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From the clandestine corridors of power in London to Tokyo’s historic underground, Alex Morgan fights The newest installment in acclaimed Black-Ops thriller author Leo J. Maloney’s spin-off series featuring Alex Morgan, daughter of Zeta operative Dan Morgan.
A sniper attack in London’s Trafalgar Square triggers the survive-and-protect instincts of Alex Morgan, special agent of the Zeta organization. As the city erupts into chaos, Alex knows it’s only the first move by the vicious Ares network. Fast-moving events propel her to Tokyo, where Yoki-Dyne, a lucrative and innovative tech company, is under attack.
Alex takes a deep dive into the heart of danger, only to encounter a female operative who may be her best ally – or her worst foe. It’s a race against time to fortify Yoki-Dyne, safeguard the future of Western democracy, and extinguish every threat that stands in her way.
Praise for Leo J. Maloney and His Novels
“Fine writing and real insider knowledge.” —Lee Child
“The new master of the modern spy game.”—Mark Sullivan
“Utterly compelling.” —Jeffery Deaver
“Rings with authenticity.”—John Gilstrap
“A ripping story!”—Meg Gardiner
Release date: December 13, 2022
Publisher: Lyrical Press
Print pages: 96
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Leo J. Maloney
“Utterly compelling! This novel will grab you from the beginning and simply not let go. And Dan Morgan is one of the best heroes to come along in ages.”
“Fine writing and real insider knowledge make this a must.”
“Smart, savvy, and told with the pace and nuance that only a former spook could bring to the page, Black Skies is a tour de force novel of twenty-first-century espionage and a great geopolitical thriller. Maloney is the new master of the modern spy game, and this is first-rate storytelling.”
“Black Skies is rough, tough, and entertaining. Leo J. Maloney has written a ripping story.”
“Leo Maloney has done it again. Real life often overshadows fiction, and Silent Assassin is both: a terrifyingly thrilling story of a man on a clandestine mission to save us all from a madman hell bent on murder, written by a man who knows that world all too well.”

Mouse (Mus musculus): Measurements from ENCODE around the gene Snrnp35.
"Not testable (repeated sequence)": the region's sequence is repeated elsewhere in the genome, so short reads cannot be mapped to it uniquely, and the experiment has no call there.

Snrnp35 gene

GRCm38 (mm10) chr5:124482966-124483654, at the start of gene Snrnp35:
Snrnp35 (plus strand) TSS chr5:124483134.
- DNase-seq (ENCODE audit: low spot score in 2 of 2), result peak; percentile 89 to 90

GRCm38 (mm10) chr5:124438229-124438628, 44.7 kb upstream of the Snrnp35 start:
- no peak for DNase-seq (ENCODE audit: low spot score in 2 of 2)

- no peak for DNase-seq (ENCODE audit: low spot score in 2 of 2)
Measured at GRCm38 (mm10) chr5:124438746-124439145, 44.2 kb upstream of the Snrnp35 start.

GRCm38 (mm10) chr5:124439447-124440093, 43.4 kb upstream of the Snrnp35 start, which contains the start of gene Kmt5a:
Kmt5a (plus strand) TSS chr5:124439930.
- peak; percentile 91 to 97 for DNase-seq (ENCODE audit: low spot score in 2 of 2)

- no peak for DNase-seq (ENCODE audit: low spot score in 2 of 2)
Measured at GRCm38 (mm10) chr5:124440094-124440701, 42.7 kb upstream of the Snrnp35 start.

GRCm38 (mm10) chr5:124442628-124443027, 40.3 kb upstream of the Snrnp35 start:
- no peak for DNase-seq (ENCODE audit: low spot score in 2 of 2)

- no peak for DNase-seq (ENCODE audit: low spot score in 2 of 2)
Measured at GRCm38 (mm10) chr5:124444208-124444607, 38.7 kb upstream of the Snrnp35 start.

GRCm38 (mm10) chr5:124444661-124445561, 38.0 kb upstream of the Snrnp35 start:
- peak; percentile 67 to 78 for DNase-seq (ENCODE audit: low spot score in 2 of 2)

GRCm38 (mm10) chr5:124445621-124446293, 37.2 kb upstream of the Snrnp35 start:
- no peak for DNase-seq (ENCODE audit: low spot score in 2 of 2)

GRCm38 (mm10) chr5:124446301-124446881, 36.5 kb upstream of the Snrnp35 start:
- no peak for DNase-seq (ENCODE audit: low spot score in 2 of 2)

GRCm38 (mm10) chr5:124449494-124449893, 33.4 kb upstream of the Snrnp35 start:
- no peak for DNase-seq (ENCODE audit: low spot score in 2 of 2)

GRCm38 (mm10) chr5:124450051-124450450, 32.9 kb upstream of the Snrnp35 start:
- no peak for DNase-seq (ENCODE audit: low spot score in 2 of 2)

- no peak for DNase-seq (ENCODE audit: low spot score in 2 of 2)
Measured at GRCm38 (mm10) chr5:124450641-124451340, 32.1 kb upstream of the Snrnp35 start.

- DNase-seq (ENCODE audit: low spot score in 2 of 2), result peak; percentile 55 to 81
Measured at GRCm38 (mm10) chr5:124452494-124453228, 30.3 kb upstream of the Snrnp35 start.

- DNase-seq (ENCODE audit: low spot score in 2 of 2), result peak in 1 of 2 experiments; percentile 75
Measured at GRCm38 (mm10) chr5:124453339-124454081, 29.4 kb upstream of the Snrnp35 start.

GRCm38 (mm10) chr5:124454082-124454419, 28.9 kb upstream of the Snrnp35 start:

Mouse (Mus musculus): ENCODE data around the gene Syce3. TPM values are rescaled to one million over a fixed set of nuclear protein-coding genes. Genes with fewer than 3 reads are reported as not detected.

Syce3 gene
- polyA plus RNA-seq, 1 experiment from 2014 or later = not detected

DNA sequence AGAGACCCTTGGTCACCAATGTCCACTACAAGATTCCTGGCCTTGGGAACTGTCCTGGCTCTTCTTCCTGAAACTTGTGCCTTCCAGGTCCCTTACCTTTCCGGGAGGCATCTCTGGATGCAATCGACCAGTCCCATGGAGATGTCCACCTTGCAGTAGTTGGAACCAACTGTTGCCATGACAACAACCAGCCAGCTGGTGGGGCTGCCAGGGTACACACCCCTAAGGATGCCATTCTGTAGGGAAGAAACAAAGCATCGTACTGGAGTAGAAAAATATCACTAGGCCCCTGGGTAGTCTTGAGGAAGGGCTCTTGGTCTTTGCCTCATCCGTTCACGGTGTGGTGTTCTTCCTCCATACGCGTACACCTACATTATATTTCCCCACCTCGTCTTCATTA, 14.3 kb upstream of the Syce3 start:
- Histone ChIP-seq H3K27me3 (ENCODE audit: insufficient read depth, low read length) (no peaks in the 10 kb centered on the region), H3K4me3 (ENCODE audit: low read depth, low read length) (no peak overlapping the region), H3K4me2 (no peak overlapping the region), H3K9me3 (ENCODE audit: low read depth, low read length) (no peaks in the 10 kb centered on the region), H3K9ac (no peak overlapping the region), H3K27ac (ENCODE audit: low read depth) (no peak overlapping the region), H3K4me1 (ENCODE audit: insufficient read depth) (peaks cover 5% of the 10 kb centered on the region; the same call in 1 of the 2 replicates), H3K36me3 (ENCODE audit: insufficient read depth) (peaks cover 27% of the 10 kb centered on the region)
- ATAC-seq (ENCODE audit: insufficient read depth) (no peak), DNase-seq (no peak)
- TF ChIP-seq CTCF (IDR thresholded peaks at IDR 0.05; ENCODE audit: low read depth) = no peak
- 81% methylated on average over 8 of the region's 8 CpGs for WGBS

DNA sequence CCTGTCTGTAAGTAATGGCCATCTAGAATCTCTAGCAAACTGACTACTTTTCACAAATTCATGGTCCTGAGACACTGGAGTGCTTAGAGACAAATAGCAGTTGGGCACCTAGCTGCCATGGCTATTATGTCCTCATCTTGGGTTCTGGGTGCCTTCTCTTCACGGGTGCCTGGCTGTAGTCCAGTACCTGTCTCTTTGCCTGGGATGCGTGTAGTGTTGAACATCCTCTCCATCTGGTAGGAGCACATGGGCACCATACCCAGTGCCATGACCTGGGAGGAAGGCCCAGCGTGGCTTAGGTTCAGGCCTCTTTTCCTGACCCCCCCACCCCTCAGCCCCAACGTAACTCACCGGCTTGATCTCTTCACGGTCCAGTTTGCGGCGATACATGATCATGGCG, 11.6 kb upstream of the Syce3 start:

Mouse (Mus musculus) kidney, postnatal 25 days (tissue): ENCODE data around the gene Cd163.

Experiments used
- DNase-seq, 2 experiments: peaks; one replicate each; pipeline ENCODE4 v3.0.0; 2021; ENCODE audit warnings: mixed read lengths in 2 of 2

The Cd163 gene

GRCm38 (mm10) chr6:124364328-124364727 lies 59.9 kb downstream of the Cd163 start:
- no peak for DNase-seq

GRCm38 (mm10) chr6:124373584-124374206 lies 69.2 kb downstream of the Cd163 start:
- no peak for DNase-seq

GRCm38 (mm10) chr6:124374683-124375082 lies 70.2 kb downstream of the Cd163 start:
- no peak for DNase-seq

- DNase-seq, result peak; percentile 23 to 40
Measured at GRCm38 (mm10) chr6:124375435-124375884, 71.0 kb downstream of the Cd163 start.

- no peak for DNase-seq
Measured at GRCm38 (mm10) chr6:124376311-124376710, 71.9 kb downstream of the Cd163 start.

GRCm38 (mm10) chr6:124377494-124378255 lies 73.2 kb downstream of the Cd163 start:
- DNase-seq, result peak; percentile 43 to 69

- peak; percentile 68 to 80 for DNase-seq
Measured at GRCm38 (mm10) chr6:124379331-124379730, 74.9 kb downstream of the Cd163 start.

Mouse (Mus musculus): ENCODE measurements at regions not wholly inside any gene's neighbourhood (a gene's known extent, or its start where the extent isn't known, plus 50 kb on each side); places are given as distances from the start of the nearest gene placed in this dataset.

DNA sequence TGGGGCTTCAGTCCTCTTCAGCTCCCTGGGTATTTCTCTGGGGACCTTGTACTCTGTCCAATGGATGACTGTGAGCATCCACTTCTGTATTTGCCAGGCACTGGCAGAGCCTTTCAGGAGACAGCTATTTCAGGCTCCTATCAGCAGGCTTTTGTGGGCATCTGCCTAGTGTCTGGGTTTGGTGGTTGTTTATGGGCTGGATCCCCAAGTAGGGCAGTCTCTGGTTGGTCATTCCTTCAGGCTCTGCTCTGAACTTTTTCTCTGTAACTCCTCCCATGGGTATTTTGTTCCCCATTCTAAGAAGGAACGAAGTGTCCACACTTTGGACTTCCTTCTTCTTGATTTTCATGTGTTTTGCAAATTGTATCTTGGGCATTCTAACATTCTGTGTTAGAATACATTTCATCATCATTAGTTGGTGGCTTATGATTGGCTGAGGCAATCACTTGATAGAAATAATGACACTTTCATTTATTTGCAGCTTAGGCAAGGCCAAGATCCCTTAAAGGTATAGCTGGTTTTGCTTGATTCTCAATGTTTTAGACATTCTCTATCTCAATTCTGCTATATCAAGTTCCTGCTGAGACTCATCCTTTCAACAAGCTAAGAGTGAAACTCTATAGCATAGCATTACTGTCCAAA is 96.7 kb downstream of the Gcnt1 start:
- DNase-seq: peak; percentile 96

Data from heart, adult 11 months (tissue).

“From the bloody, ripped-from-the-headlines opening sequence, Silent Assassin grabs you and doesn’t let go. Silent Assassin has everything a thriller reader wants—nasty villains, twists and turns, and a hero—Cobra—who just plain kicks ass.”
“Dan Morgan, a former Black Ops agent, is called out of retirement and back into the secretive world of politics and deceit to stop a madman.”
—The Stoneham Independent
“Leo J. Maloney is the new voice to be reckoned with. Termination Orders rings with the authenticity that can only come from an insider. This is one outstanding thriller!”
“Taut, tense, and terrifying! You’ll cross your fingers it’s fiction—in this high-powered, action-packed thriller, Leo Maloney proves he clearly knows his stuff.”
—Hank Phillippi Ryan
“A new must-read action thriller that features a double-crossing CIA and Congress, vengeful foreign agents, a corporate drug ring, the Taliban, and narco-terrorists . . . a you-are-there account of torture, assassination, and double-agents, where ‘nothing is as it seems.’”
“Leo J. Maloney is a real-life Jason Bourne.”
—Josh Zwylen, Wicked Local Stoneham
“A masterly blend of Black Ops intrigue, cleverly interwoven with imaginative sequences of fiction. The reader must guess which accounts are real and which are merely storytelling.”
—Chris Treece, The Chris Treece Show
“A deep-ops story presented in an epic style that takes fact mixed with a bit of fiction to create a spy thriller that takes the reader deep into secret spy missions.”
—Cy Hilterman, Best Sellers World
“For fans of spy thrillers seeking a bit of realism mixed into their novels, Termination Orders will prove to be an excellent and recommended pick.”
—Midwest Book Reviews
Alex Morgan smelled smoke as soon as she reached the street.
Otherwise, it was a beautiful, clear day. The sun was shining in a nearly cloudless sky, which she knew was unusual for London. And the air was crisp, marred only by the faint smell of smoke.
Picking up her pace, Alex felt her mission focus take over. She had to remind herself that this was not a mission; it was a briefing for her and a meeting for Zeta director Diana Bloch. And even a hastily put together emergency conference was still a meeting. It wasn’t a field operation.
Alex had emerged in the West End of London, which she had always wanted to see. Of course, this briefing was not the trip to London she had intended for her first visit. Her friend and fellow Zeta agent Lily Randall had been an MI6 agent and had promised to show Alex the city.
But Zeta was currently on a Threat Level Alpha alert, and this meeting of international agencies was part of that. It had been a surprise. Alex had been hours from boarding her flight home from the South Pacific after her last mission when she’d received new orders that redirected her to London.
That change told her the meeting was serious. And the news that Zeta director Diana Bloch would be attending herself meant that the word serious didn’t begin to cover it.
Alex assumed that Director Bloch had a life outside of Zeta and a house or apartment that she went to when she wasn’t at headquarters. However, that was all speculation on Alex’s part since she had never seen the director outside of the building.
That would be another first for Alex, who had seen many firsts in the two years since she’d formally joined Zeta—and quite a few in the last couple of weeks in the Coral Sea off of Australia.